Archived Announcements

March 31 2016

How would arsenic behave in sulfidic environment?

Contributing to the development of solutions to the difficult problem of remediating aquifers with elevated dissolved arsenic concentrations, Columbia SRP postdoctoral researcher Jing Sun in collaboration with Andrew Quicksall of Southern Methodist University and Columbia SRP scientists from Projects 4 and 5 Steven Chillrud, Brian Mailloux, and Benjamin Bostick have published an article in the June 2016 issue of Chemosphere titled “Arsenic mobilization from sediments in microcosms under sulfate reduction.” The team is focused on designing and evaluating enhanced remediation approaches for sites with arsenic contaminated groundwater. Arsenic sulfide precipitation has often been suggested as a remediation option for such sites. In this paper, they reported results from laboratory studies where they stimulated microbial sulfate reduction within microcosms containing contaminated sediments, and evaluated whether this process would immobilize arsenic for use in groundwater remediation. The sediments used were collected from two distinct sites: the Vineland Chemical Company Superfund site in southern New Jersey and a former heavy metal sulfide mining site, the Coeur d’Alene mining district in northern Idaho. The research team found that although transient arsenic removal from solution occurred in microcosms with these sediments, overall arsenic was released from sediments to solution. Based on this study and other published studies on sulfate reduction, the research team has proposed a generalized conceptual model that describes how iron and sulfur are cycled in a sulfidic environment, which includes both insoluble sulfide minerals and soluble sulfide complexes, to better ascertain conditions under which sulfide phases immobilize arsenic. The article was initially published online on March 31, 2016.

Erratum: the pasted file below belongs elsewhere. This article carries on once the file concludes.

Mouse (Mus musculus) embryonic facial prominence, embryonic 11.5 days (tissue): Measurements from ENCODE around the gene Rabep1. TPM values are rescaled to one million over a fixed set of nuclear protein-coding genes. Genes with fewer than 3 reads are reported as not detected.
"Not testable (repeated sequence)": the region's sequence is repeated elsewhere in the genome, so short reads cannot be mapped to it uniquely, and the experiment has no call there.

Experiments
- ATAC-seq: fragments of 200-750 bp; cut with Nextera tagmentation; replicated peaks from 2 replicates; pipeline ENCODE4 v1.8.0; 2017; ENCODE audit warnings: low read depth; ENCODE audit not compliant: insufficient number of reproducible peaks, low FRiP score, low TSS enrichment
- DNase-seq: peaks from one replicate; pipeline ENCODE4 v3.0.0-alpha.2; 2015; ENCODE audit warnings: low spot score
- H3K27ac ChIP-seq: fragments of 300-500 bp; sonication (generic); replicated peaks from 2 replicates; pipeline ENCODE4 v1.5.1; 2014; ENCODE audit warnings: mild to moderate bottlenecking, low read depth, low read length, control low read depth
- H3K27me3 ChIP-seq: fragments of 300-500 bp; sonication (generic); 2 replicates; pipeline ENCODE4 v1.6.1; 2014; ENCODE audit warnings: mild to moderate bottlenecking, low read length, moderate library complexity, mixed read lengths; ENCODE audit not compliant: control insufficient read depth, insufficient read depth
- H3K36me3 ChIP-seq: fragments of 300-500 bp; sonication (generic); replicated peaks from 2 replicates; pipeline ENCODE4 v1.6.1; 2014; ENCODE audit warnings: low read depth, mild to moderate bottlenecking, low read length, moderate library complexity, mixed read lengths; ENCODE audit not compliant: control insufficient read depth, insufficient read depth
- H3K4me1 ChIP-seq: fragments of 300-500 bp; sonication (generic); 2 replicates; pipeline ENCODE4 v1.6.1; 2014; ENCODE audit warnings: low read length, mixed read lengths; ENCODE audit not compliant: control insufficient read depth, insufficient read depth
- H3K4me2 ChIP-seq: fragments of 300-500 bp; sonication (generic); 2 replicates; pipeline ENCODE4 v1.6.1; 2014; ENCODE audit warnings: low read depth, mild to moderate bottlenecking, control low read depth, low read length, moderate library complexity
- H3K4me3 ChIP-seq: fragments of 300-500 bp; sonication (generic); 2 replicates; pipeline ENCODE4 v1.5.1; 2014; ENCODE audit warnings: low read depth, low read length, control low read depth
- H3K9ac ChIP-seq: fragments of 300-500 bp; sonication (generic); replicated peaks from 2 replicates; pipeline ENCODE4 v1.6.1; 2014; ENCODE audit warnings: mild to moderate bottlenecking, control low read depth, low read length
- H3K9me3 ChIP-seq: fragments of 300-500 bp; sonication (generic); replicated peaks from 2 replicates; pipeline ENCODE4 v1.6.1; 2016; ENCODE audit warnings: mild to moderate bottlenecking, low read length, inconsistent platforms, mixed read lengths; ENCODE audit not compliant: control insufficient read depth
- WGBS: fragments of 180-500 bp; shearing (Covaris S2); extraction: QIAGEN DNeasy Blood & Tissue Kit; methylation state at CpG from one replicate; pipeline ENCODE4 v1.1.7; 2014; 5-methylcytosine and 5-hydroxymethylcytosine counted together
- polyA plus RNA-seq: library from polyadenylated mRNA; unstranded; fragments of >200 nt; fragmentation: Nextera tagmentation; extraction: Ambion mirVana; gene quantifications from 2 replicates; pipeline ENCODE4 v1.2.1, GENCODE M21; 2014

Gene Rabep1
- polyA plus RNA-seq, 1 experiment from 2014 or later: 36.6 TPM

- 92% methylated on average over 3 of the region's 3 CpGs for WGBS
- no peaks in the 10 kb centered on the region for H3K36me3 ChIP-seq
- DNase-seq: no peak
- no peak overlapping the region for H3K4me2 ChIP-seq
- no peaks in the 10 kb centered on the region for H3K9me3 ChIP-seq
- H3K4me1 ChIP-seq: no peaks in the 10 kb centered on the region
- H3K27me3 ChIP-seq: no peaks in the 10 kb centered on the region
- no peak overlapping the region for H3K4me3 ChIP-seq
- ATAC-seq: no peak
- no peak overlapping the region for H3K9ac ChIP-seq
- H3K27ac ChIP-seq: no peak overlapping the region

Citation:

Sun J, Quicksall AN, Chillrud SN, Mailloux BJ, Bostick BC. Arsenic mobilization from sediments in microcosms under sulfate reduction. Chemosphere 2016 June; 153:254–261.

Related link(s):
Announcement type: CU SRP Publications

February 27 2016

Oxalic acid is a promising amendment for enhanced pump-and-treat to remediate groundwater arsenic contamination